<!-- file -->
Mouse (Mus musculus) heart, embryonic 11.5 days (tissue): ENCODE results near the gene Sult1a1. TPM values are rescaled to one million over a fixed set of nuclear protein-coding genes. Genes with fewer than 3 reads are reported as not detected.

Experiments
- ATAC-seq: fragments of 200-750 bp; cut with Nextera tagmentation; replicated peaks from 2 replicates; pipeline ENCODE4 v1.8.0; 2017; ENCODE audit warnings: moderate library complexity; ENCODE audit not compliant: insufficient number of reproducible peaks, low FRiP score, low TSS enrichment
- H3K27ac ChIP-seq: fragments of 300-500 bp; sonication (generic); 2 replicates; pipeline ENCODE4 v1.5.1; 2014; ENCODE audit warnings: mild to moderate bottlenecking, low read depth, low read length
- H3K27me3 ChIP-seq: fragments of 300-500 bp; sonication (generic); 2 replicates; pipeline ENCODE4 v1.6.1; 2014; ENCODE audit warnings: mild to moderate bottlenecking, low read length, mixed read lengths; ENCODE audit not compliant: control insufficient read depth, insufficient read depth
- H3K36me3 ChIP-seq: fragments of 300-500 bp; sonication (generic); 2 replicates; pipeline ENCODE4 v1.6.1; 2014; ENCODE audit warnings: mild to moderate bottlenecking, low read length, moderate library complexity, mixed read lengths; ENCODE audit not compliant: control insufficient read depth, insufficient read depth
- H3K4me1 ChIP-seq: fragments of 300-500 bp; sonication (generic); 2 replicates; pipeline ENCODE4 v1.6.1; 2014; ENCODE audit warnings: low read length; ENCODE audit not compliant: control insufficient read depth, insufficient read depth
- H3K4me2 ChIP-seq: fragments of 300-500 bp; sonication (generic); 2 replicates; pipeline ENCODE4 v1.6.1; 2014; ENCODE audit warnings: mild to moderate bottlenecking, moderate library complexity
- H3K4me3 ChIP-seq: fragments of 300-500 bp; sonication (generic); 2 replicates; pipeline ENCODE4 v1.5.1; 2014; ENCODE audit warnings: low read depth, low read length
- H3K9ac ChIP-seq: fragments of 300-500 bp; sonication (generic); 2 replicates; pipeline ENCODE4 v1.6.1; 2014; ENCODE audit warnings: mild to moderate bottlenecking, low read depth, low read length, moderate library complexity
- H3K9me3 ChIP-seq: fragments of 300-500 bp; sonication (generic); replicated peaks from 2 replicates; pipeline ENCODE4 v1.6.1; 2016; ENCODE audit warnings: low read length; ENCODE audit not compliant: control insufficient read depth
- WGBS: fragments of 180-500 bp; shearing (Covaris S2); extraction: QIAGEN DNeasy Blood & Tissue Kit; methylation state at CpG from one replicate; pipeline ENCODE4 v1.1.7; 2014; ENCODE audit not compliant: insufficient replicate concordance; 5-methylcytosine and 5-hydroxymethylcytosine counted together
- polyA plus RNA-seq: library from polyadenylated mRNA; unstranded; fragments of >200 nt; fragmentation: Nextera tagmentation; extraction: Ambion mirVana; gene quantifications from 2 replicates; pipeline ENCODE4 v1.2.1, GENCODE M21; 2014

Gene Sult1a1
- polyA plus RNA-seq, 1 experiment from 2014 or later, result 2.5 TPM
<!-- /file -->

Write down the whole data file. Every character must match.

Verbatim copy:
Mouse (Mus musculus) heart, embryonic 11.5 days (tissue): ENCODE results near the gene Sult1a1. TPM values are rescaled to one million over a fixed set of nuclear protein-coding genes. Genes with fewer than 3 reads are reported as not detected.

Experiments
- ATAC-seq: fragments of 200-750 bp; cut with Nextera tagmentation; replicated peaks from 2 replicates; pipeline ENCODE4 v1.8.0; 2017; ENCODE audit warnings: moderate library complexity; ENCODE audit not compliant: insufficient number of reproducible peaks, low FRiP score, low TSS enrichment
- H3K27ac ChIP-seq: fragments of 300-500 bp; sonication (generic); 2 replicates; pipeline ENCODE4 v1.5.1; 2014; ENCODE audit warnings: mild to moderate bottlenecking, low read depth, low read length
- H3K27me3 ChIP-seq: fragments of 300-500 bp; sonication (generic); 2 replicates; pipeline ENCODE4 v1.6.1; 2014; ENCODE audit warnings: mild to moderate bottlenecking, low read length, mixed read lengths; ENCODE audit not compliant: control insufficient read depth, insufficient read depth
- H3K36me3 ChIP-seq: fragments of 300-500 bp; sonication (generic); 2 replicates; pipeline ENCODE4 v1.6.1; 2014; ENCODE audit warnings: mild to moderate bottlenecking, low read length, moderate library complexity, mixed read lengths; ENCODE audit not compliant: control insufficient read depth, insufficient read depth
- H3K4me1 ChIP-seq: fragments of 300-500 bp; sonication (generic); 2 replicates; pipeline ENCODE4 v1.6.1; 2014; ENCODE audit warnings: low read length; ENCODE audit not compliant: control insufficient read depth, insufficient read depth
- H3K4me2 ChIP-seq: fragments of 300-500 bp; sonication (generic); 2 replicates; pipeline ENCODE4 v1.6.1; 2014; ENCODE audit warnings: mild to moderate bottlenecking, moderate library complexity
- H3K4me3 ChIP-seq: fragments of 300-500 bp; sonication (generic); 2 replicates; pipeline ENCODE4 v1.5.1; 2014; ENCODE audit warnings: low read depth, low read length
- H3K9ac ChIP-seq: fragments of 300-500 bp; sonication (generic); 2 replicates; pipeline ENCODE4 v1.6.1; 2014; ENCODE audit warnings: mild to moderate bottlenecking, low read depth, low read length, moderate library complexity
- H3K9me3 ChIP-seq: fragments of 300-500 bp; sonication (generic); replicated peaks from 2 replicates; pipeline ENCODE4 v1.6.1; 2016; ENCODE audit warnings: low read length; ENCODE audit not compliant: control insufficient read depth
- WGBS: fragments of 180-500 bp; shearing (Covaris S2); extraction: QIAGEN DNeasy Blood & Tissue Kit; methylation state at CpG from one replicate; pipeline ENCODE4 v1.1.7; 2014; ENCODE audit not compliant: insufficient replicate concordance; 5-methylcytosine and 5-hydroxymethylcytosine counted together
- polyA plus RNA-seq: library from polyadenylated mRNA; unstranded; fragments of >200 nt; fragmentation: Nextera tagmentation; extraction: Ambion mirVana; gene quantifications from 2 replicates; pipeline ENCODE4 v1.2.1, GENCODE M21; 2014

Gene Sult1a1
- polyA plus RNA-seq, 1 experiment from 2014 or later, result 2.5 TPM